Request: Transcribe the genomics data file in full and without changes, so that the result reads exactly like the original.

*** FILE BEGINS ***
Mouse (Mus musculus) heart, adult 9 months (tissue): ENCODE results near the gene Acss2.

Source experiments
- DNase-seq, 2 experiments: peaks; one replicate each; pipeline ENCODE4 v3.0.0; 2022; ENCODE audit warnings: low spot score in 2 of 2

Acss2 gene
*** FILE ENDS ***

Mouse (Mus musculus) heart, adult 9 months (tissue): ENCODE results near the gene Acss2.

Source experiments
- DNase-seq, 2 experiments: peaks; one replicate each; pipeline ENCODE4 v3.0.0; 2022; ENCODE audit warnings: low spot score in 2 of 2

Acss2 gene